Originally aired on WISH-TV
BROWNSBURG, Ind. (WISH) — A Brownsburg teen living with a debilitating disease is optimistic about a future he was never promised.
In the past, people diagnosed with mitochondrial myopathy — a condition that causes muscular problems — rarely lived beyond the age of 16.
But 18-year-old Andrew Rusk is on track for a high school diploma next year, despite the limitations he faces.
Rusk’s life with mitochondrial myopathy means he has weak muscles and limited energy.
“My doctor said it looks like I have the lungs of a … what was it? An 80-year-old smoker,” Rusk said.
Rusk’s condition makes it hard for him to go to a brick-and-mortar school. Doctors have told him he would face limits throughout his life.
“I’ve been told about two times that — was it two? That I’ve had six weeks left to live,” Rusk said. “I’m here! Still kicking! So that’s good.”
He is set to graduate from high school in early 2020 thanks to an online public school called Hoosier Academy.
Through the program, many students with conditions like his get to have a social, educational experience that works around their needs, unlike the other methods he’s tried.
“It’s so different,” said Andrew’s mother, Karen Rusk. “When he was Skyping in, everyone else was in a classroom. Everyone else was having that direct learning experience and he was the only one not having that direct learning experience and so everything was still very much having to be individualized.”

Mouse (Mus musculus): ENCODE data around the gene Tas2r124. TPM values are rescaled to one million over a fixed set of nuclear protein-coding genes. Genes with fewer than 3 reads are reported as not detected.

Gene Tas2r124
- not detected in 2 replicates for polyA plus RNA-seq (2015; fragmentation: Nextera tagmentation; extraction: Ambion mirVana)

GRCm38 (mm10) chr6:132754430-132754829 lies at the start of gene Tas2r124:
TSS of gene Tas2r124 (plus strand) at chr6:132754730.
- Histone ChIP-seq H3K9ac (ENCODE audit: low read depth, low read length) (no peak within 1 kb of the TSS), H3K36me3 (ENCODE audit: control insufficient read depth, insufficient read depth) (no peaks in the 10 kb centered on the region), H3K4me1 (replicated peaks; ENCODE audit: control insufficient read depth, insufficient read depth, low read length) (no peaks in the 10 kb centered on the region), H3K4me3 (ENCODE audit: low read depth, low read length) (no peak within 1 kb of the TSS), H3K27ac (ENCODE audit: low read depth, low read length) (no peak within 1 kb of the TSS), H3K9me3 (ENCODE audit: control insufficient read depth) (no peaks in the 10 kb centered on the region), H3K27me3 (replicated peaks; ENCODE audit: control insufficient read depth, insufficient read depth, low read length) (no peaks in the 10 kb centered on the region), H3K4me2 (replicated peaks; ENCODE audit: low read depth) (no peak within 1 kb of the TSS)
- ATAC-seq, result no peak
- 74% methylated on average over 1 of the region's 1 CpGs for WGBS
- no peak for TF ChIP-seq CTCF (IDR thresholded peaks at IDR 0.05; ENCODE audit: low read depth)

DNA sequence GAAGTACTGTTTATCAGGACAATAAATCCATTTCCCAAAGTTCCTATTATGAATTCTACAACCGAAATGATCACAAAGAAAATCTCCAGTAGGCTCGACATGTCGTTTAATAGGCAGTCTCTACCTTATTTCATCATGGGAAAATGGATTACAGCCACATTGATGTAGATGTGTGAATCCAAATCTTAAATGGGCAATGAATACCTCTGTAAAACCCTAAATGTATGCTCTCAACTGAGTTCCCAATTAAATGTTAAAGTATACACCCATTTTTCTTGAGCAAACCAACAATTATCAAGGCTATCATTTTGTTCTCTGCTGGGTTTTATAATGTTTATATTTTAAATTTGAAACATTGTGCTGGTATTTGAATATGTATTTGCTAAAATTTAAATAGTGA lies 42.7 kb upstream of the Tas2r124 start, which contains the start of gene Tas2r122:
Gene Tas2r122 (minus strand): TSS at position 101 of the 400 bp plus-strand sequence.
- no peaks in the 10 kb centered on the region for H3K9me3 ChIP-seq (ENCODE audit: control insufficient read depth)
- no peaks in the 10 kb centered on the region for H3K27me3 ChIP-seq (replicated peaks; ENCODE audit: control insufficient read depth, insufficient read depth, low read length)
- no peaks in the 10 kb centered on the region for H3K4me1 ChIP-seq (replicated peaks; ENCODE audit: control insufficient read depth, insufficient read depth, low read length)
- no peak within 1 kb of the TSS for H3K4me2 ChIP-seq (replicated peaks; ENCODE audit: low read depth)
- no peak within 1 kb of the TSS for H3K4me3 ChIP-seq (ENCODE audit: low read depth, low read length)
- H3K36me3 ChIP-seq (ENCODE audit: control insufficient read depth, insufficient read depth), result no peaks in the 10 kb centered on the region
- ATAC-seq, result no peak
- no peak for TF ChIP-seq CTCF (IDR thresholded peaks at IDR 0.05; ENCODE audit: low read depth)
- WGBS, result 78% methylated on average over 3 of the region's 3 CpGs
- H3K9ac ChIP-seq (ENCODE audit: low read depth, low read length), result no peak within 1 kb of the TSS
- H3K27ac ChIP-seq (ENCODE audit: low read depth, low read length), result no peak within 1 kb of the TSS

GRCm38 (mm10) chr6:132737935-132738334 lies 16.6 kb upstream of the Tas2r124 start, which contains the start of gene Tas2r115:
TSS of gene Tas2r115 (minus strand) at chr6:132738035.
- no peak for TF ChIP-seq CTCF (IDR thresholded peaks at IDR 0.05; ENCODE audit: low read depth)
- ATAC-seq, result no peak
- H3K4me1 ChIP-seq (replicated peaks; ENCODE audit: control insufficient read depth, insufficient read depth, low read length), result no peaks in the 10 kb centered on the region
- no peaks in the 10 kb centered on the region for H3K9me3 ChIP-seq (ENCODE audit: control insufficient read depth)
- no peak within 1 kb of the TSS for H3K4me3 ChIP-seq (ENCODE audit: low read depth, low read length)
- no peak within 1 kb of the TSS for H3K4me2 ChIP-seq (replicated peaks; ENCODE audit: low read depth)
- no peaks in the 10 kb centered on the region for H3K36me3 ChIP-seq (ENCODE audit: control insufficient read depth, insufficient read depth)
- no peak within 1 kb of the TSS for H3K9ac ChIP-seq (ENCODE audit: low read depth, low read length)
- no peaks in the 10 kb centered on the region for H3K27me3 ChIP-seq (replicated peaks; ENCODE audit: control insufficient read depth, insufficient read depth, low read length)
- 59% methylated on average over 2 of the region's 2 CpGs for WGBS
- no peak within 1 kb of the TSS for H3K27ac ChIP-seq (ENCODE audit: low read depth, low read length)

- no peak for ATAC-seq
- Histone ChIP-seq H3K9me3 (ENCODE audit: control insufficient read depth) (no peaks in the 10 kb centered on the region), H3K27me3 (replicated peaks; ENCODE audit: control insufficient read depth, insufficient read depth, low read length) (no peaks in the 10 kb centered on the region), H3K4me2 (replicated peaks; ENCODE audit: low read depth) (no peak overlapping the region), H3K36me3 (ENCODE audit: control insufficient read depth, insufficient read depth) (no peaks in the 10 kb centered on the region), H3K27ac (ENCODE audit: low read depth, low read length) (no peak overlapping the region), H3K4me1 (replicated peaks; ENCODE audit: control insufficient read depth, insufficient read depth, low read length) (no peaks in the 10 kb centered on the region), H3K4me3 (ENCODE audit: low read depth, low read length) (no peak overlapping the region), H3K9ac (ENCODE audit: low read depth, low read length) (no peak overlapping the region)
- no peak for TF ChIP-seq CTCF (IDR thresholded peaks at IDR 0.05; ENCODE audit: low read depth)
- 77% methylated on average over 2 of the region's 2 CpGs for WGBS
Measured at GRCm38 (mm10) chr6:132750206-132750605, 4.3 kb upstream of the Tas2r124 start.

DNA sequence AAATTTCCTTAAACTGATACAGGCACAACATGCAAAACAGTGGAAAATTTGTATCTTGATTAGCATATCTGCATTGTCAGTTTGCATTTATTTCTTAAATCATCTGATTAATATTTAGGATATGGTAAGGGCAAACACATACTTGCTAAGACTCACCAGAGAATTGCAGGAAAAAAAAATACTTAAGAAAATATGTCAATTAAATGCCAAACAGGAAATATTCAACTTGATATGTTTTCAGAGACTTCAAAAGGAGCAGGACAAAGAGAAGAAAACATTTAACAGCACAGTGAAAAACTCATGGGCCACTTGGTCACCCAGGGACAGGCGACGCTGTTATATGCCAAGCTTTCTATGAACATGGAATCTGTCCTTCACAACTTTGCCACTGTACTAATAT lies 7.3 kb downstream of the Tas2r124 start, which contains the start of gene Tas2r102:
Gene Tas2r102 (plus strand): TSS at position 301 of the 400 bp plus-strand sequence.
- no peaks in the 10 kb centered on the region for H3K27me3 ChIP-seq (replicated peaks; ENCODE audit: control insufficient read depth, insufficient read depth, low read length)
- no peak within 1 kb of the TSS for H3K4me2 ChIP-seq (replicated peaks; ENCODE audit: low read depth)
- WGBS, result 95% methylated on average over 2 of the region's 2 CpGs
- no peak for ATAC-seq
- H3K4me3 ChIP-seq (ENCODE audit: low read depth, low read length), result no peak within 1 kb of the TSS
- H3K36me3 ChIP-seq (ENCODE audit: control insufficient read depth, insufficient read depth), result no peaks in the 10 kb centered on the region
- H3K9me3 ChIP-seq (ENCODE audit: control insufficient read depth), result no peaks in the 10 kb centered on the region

“It didn’t go well,” Andrew said. “Let’s just say that. It didn’t go well.”
Rusk prides himself on getting good grades.
“Whenever it gets below an A-minus or an A-minus, I’m like mmmmmm,” Rusk said.
Rusk said he sees a real future for himself because of the program.
“I can get a job in the future,” Rusk said. “Which I hopefully want to do. I always dreamed of working at Disney. I think right now I’m going to be a youth pastor, but if I had a dream job it would definitely be working at Disney.”
Rusk said just because someone tells you life will turn out one way doesn’t mean you shouldn’t try.
“Live your life,” Rusk said. “Live like it’s every other day. Enjoy what you have left. And if you live past the six weeks, hey! You live past the six weeks! You walk into that next doctor’s appointment and say ‘What’s up?’”
Rusk said he is looking at online college options to further his education after he gets his high school diploma.
To learn more about Hoosier Academy, visit https://ha.k12.com/